Date: Mar 26, 2013 3:54 AM
Author: mueckenh@rz.fh-augsburg.de
Subject: Re: Matheology § 224
On 26 Mrz., 03:10, "Ross A. Finlayson" <ross.finlay...@gmail.com>

wrote:

> Two different paths, finite or infinite, have at least one node not in

> common.

If the path of 1/pi is not in the Binary Tree, it is impossible to

find that path in the Binary Tree, notwithstanding the fact that for

every rational approximation q of 1/pi, there is a better one q' (with

a node belonging to 1/pi but not to q). The result remains that q' is

not 1/pi.

>

> And they have at most countably many nodes not in common, there are

> only countably many nodes.

>

That is provable.

>

> So, are there uncountably many nodes?

No:

0

1,2

3,4,5,6

...

> Because, there's a rational for

> each node, and the rationals are countable. There are only countably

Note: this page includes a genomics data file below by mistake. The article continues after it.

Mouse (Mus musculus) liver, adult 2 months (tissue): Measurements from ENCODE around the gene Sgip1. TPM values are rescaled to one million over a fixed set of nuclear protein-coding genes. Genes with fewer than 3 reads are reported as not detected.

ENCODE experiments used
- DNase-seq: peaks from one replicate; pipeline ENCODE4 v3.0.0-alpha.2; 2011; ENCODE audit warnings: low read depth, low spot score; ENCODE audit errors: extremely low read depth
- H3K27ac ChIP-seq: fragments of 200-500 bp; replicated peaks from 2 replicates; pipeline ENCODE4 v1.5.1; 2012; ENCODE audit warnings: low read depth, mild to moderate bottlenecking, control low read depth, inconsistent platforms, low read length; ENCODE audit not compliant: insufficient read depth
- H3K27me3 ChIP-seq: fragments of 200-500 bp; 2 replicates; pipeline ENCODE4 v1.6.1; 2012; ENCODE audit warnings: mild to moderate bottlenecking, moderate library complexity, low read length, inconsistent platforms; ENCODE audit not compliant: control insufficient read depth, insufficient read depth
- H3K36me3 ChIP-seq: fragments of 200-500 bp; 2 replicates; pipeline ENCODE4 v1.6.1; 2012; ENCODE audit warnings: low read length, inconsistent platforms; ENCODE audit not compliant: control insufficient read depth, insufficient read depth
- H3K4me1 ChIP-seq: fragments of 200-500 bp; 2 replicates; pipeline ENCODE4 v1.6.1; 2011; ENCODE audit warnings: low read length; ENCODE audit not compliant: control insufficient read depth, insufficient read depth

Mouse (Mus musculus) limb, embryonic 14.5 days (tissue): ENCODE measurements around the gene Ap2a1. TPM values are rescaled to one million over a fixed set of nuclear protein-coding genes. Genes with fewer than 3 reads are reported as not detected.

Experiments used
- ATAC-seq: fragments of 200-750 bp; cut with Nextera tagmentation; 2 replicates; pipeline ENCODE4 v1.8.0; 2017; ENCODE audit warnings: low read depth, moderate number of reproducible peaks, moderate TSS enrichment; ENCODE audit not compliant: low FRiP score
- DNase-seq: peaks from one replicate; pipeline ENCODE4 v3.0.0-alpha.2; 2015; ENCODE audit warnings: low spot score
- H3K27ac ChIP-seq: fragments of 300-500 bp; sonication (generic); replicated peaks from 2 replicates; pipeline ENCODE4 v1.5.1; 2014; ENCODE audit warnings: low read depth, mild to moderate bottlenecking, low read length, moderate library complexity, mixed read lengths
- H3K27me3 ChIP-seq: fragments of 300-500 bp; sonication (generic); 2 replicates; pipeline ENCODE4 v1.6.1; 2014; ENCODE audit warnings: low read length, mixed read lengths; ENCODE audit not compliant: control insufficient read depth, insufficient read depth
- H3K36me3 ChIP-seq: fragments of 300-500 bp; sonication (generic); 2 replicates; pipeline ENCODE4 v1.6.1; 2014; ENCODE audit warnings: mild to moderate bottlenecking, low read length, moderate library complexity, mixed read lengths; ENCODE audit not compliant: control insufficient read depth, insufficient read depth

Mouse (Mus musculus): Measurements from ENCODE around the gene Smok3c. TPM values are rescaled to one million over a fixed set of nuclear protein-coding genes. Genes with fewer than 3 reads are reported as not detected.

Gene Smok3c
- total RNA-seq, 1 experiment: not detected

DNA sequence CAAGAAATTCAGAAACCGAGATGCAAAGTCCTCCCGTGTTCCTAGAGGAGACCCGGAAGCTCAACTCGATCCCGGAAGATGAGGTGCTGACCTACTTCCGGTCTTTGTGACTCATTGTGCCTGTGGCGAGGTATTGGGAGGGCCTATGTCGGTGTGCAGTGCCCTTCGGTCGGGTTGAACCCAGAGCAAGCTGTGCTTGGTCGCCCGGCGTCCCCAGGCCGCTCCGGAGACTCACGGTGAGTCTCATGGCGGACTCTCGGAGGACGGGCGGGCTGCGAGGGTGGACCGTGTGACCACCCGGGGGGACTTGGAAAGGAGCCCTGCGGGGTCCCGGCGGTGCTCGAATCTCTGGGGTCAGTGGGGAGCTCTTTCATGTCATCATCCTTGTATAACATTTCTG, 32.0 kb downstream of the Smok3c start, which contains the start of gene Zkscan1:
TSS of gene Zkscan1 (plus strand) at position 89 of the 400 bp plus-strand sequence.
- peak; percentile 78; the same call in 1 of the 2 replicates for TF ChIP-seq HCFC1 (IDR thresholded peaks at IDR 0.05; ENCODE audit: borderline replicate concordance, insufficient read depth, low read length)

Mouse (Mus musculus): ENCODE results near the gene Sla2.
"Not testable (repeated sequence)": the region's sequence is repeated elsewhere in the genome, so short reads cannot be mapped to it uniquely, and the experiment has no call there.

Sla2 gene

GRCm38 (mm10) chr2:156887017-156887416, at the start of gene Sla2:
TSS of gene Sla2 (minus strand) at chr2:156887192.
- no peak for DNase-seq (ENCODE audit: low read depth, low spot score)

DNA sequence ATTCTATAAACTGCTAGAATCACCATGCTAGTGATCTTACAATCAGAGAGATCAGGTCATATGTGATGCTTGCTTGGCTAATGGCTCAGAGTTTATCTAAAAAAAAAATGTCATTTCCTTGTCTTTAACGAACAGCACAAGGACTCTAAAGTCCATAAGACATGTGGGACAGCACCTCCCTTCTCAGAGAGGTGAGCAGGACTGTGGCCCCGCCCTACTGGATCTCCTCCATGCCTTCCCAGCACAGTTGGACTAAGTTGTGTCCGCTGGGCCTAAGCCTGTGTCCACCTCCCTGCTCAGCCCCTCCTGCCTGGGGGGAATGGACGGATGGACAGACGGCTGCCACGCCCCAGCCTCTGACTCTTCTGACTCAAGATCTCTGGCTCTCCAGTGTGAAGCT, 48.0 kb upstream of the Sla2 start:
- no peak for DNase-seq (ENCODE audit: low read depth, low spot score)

> many different paths, from a path. The paths are rooted.

>

> Seems rather muddled.

Why. It is obvious that only countably many different steps will

construct the Binary Tree and that no step will be able to distinguish

more than one path from the body already constructed.

>

> Infinite sequences are written out as their specification. No, there

> are not infinite digital resources to emit each (element of an

> infinite sequence), but, a rule to emit each suffices for many

> purposes.

I agree. There are rules. But there are ounly countably many such

rules. Set theorists accept unnameable numbers, but the Binary Tree

shows that even this excuse is not really an excuse.

Regards, WM